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Top 10 Data Visualization Examples of 2024

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14th Sep, 2021
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Top 10 Data Visualization Examples of 2024

Human brains process visual information much better than raw facts. Especially when it comes to vast chunks of data with multiple factors that need to be considered. Visualizations such as charts or graphs allow us to analyze trends, data, and patterns rapidly and with ease. If you are a beginner in python and data science, upGrad’sdata science programs can definitely help you dive deeper into the world of data and analytics.

Data is very powerful, especially when we can identify what the data is telling us. With numbers and textual data being hard to analyze and represent, visualizations have played an essential role throughout the decades and even centuries ago. 

Let us check how data visualization has allowed us to organize and present data in visual contexts.

How is Data Visualized?

Data visualization has always been prevalent throughout history, using more traditional methods for data collection and analytics. Data has been visualized from ancient times, where every piece of information was analyzed manually before being plotted or formulated as a part of a graph. Nowadays, we have business intelligence tools and visualization tools that automatically do the work for us when we feed the required data as input. For example, Tableau and Microsoft’s Power Bi or even Excel are great for visualizations. If you are a beginner in data analytics and data science, upGrad’s data science programs can definitely help you dive deeper into the world of data and analytics. There is a multitude of ways to present visualizations. Here are some important ones:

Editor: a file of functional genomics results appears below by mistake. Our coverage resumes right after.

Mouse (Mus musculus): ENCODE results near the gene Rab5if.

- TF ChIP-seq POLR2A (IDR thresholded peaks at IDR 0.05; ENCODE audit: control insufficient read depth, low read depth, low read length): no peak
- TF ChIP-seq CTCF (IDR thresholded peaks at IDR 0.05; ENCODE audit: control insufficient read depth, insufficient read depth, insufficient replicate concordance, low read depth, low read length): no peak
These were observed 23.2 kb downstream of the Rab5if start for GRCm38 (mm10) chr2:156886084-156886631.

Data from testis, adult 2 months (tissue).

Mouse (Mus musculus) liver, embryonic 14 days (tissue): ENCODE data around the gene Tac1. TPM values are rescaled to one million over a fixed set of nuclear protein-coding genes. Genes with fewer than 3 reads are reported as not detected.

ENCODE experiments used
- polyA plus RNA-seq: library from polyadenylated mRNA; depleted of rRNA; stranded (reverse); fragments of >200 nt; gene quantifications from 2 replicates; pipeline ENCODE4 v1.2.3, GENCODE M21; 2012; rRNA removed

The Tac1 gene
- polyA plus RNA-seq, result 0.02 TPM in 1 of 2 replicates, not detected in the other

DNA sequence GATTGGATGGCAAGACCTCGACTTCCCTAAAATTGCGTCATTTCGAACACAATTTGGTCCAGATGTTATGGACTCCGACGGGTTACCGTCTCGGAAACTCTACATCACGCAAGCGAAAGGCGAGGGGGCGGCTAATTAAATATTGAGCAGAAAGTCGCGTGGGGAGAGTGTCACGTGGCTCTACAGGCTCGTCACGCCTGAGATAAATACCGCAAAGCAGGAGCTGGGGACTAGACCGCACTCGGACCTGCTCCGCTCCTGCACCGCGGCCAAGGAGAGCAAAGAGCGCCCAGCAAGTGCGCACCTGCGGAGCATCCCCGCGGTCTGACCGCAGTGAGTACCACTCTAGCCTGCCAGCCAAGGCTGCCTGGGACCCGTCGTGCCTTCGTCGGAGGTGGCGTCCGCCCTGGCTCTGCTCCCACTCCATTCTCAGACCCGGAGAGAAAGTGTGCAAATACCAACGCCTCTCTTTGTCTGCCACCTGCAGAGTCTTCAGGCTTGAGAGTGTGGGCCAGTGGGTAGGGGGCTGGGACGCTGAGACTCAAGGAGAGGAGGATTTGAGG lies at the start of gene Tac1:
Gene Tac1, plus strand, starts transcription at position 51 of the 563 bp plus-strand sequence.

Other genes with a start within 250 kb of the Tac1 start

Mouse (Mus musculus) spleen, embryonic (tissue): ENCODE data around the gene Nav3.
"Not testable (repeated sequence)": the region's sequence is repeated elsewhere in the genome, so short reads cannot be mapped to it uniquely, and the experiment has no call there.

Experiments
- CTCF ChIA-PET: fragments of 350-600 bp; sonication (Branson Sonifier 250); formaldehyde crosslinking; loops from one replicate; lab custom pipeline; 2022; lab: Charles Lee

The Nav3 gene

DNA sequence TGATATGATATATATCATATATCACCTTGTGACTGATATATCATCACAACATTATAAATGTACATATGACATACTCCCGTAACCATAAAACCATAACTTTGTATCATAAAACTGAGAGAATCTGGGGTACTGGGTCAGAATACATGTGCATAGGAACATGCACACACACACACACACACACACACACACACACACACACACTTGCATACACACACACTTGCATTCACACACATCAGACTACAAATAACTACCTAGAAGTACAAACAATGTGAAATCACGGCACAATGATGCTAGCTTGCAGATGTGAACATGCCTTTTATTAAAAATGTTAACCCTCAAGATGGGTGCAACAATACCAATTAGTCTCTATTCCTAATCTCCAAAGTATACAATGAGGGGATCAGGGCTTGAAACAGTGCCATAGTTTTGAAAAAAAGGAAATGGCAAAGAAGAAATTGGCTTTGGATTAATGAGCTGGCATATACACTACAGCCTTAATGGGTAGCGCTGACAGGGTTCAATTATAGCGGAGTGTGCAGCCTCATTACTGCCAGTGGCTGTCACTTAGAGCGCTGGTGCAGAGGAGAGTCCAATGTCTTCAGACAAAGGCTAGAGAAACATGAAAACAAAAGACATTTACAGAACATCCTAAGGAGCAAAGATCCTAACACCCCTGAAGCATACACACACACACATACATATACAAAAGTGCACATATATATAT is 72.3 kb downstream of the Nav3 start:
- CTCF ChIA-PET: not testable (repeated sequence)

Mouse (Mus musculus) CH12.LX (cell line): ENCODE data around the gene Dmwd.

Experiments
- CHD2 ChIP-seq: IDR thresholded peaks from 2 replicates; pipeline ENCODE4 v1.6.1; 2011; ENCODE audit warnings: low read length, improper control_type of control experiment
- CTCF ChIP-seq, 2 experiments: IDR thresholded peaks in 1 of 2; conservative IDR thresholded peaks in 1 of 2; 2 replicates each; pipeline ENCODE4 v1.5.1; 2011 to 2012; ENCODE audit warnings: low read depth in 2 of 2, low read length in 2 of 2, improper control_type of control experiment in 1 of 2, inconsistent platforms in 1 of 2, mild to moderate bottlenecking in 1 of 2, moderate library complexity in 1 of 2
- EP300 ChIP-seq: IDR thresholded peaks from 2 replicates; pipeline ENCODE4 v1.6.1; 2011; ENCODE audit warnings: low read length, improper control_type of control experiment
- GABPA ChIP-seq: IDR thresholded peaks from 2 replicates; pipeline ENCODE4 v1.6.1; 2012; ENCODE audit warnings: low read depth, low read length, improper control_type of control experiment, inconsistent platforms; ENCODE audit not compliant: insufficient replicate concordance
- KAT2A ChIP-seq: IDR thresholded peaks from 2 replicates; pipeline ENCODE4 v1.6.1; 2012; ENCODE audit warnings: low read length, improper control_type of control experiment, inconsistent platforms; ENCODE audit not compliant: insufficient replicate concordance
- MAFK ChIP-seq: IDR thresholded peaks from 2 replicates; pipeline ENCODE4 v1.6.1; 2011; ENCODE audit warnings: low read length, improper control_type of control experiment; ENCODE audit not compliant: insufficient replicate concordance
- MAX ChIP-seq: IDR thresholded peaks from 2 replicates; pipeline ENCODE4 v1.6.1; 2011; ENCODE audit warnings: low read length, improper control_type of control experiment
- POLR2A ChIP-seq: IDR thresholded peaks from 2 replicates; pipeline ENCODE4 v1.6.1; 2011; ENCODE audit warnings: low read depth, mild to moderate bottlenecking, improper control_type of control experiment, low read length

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  • Treemap
  • Line Chart
  • Scatter Chart
  • Bar Chart
  • Pie Chart
  • Time Series
  • Box Plot
  • Infographics
  • Area Chart
  • Tables
  • Graphs
  • Generic Maps
  • Indicators
  • Matrix

The 10 Best Data Visualization Examples

Data visualization can either be interactive or be static. Though both are extensively used, interactive visualizations are comparably modern and more detailed. If you wish to learn more about the different tools used for building visualizations and various visualization techniques, an advanced program such as upGrad’s Master of Science in Data Science is highly recommended. Now, let’s check out some of the best Data visualization examples in history.

1. The Cholera Map

The Cholera Map is an infamous early dot map visualization created by Jon Snow. The visualization involves bar graphs that represent the number of deaths due to Cholera on specific city blocks. The length of these bars and the concentration both show the trends and distribution of the deaths due to this disease. From this, an important discovery was made by analyzing specific households and the deaths connected to them. The households with the highest deaths were drinking the water from the same wells, this was a breakthrough at that time and allowed the authorities to isolate high concentrations of cholera outbreaks by identifying the wells that had been contaminated by sewage systems. The visualization also led to better sewage systems, and more importance was placed on securing wells or other drinking water sources.

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2. U.S. Office of Management and Budget Visualization